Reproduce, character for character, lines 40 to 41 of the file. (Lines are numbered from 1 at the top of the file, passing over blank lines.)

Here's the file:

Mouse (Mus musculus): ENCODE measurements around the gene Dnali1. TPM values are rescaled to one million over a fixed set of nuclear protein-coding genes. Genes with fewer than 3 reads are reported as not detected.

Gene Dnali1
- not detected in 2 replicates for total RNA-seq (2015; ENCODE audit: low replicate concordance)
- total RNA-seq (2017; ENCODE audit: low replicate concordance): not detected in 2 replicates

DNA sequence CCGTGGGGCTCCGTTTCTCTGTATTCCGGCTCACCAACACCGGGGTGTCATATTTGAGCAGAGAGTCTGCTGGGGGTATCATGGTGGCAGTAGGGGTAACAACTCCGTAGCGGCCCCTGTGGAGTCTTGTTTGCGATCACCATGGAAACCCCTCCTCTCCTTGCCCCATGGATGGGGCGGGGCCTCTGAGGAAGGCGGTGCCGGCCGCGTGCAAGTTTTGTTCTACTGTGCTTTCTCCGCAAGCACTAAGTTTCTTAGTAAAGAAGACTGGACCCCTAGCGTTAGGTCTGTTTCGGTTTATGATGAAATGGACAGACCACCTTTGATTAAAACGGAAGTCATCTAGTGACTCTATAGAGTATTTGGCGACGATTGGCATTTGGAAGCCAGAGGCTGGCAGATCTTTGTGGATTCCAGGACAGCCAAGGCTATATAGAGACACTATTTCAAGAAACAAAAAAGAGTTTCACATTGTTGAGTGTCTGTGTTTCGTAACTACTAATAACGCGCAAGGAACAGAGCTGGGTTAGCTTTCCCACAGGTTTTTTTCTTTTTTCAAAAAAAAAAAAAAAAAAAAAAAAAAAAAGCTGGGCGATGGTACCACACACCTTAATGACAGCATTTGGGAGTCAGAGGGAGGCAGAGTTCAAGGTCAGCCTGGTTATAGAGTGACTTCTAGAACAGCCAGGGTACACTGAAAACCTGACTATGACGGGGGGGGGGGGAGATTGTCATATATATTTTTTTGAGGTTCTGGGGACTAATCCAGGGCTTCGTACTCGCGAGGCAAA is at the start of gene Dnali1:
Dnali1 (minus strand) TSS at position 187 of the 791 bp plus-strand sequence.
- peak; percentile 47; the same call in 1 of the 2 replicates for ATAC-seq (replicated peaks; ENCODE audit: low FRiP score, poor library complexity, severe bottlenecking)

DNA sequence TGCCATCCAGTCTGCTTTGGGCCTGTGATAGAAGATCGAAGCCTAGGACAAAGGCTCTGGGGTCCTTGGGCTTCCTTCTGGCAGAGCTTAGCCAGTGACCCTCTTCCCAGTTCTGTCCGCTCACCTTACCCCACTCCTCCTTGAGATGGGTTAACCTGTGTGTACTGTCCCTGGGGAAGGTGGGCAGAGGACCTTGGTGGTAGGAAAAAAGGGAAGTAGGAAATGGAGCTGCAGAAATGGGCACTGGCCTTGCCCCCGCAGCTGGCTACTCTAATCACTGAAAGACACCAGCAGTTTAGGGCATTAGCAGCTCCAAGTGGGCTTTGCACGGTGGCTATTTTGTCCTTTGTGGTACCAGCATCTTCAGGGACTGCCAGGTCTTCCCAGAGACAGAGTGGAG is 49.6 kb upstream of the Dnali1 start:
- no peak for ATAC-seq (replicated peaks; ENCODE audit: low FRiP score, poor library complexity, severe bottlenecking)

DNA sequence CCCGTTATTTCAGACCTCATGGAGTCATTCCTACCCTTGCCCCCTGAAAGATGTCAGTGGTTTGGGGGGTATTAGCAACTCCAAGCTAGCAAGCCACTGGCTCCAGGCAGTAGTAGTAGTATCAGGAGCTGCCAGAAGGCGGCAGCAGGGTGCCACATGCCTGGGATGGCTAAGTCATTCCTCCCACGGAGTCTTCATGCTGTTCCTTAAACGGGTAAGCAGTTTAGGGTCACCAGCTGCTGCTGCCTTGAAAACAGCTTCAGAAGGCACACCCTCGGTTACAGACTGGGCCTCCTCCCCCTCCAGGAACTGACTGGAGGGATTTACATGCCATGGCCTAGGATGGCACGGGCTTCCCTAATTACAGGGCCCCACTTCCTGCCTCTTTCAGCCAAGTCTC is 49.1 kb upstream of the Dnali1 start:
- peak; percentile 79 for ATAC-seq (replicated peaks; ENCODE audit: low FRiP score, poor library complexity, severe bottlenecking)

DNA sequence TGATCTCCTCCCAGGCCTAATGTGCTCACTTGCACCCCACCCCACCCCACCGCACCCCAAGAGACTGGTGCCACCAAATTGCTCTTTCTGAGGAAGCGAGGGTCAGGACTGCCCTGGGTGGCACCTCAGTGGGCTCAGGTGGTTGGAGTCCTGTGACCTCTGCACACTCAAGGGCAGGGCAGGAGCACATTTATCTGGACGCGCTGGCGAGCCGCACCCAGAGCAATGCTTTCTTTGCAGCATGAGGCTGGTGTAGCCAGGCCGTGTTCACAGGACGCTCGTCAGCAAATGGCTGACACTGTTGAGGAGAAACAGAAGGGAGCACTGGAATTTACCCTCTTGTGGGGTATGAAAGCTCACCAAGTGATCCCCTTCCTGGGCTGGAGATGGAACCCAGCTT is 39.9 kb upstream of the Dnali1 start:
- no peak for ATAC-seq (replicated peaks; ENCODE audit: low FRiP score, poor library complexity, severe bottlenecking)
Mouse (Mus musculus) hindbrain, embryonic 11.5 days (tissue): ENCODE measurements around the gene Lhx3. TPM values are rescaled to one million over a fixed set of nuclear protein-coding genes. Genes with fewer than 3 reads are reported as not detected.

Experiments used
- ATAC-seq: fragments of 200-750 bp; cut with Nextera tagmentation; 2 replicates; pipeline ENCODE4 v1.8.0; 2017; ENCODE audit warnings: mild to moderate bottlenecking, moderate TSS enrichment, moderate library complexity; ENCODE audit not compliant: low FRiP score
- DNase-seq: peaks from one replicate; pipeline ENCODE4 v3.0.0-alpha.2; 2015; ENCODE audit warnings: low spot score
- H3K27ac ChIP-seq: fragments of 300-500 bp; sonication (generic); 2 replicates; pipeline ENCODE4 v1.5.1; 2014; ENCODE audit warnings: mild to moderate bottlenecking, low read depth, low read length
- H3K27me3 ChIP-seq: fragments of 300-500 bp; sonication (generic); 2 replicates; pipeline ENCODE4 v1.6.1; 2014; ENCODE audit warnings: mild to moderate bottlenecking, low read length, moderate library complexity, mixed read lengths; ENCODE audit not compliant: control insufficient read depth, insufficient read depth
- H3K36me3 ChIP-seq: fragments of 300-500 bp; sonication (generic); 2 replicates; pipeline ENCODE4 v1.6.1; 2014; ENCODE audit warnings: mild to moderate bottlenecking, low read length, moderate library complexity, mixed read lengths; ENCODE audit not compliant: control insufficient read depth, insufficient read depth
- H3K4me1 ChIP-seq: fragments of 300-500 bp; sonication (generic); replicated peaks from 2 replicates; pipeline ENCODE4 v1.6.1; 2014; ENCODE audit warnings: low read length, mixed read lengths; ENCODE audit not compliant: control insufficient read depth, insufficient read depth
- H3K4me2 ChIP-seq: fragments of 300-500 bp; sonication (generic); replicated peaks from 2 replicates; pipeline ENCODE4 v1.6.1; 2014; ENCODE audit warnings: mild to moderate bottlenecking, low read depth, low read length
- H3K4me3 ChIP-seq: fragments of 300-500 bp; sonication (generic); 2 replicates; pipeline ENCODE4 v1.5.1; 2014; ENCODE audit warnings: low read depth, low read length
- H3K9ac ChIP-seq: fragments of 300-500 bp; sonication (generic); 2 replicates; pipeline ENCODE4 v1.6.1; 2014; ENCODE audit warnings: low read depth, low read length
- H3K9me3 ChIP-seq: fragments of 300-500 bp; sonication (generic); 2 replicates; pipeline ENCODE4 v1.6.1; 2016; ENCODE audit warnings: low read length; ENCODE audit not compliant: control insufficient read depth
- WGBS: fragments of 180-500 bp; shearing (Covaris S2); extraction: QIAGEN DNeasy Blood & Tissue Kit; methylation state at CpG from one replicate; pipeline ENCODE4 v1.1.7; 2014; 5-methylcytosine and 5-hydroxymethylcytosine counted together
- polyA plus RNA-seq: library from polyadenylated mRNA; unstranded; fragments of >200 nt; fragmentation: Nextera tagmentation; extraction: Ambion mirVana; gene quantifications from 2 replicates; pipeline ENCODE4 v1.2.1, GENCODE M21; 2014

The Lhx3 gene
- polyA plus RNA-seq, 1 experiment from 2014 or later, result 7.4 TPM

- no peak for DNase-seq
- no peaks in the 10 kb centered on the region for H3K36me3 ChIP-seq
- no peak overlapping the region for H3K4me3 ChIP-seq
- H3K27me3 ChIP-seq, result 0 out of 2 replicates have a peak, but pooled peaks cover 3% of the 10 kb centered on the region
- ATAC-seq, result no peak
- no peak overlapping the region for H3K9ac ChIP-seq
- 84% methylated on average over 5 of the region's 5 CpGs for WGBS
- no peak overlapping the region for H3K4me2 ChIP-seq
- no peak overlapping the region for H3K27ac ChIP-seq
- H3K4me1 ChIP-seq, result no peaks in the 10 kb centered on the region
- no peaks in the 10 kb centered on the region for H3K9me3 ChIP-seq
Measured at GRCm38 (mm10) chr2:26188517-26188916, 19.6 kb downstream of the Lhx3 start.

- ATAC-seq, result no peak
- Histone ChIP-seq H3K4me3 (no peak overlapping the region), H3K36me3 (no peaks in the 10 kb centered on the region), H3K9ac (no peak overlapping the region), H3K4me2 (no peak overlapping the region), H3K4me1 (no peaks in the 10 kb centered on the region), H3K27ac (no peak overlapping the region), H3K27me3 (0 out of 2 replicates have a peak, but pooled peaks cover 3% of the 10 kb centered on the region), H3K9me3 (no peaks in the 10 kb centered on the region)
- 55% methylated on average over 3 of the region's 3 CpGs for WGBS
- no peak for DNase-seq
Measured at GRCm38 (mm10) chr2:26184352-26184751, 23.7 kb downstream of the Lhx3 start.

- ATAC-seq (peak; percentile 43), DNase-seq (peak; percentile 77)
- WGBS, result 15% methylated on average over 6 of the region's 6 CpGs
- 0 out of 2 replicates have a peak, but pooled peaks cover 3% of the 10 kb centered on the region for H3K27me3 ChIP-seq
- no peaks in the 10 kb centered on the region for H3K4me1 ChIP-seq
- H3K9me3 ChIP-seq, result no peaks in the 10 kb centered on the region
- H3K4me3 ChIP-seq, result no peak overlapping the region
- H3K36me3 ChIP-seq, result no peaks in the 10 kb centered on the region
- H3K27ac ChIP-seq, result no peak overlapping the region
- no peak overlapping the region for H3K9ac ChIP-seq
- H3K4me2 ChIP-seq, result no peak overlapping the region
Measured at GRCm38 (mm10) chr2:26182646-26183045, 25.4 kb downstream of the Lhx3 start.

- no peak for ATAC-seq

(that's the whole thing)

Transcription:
- no peaks in the 10 kb centered on the region for H3K9me3 ChIP-seq
Measured at GRCm38 (mm10) chr2:26188517-26188916, 19.6 kb downstream of the Lhx3 start.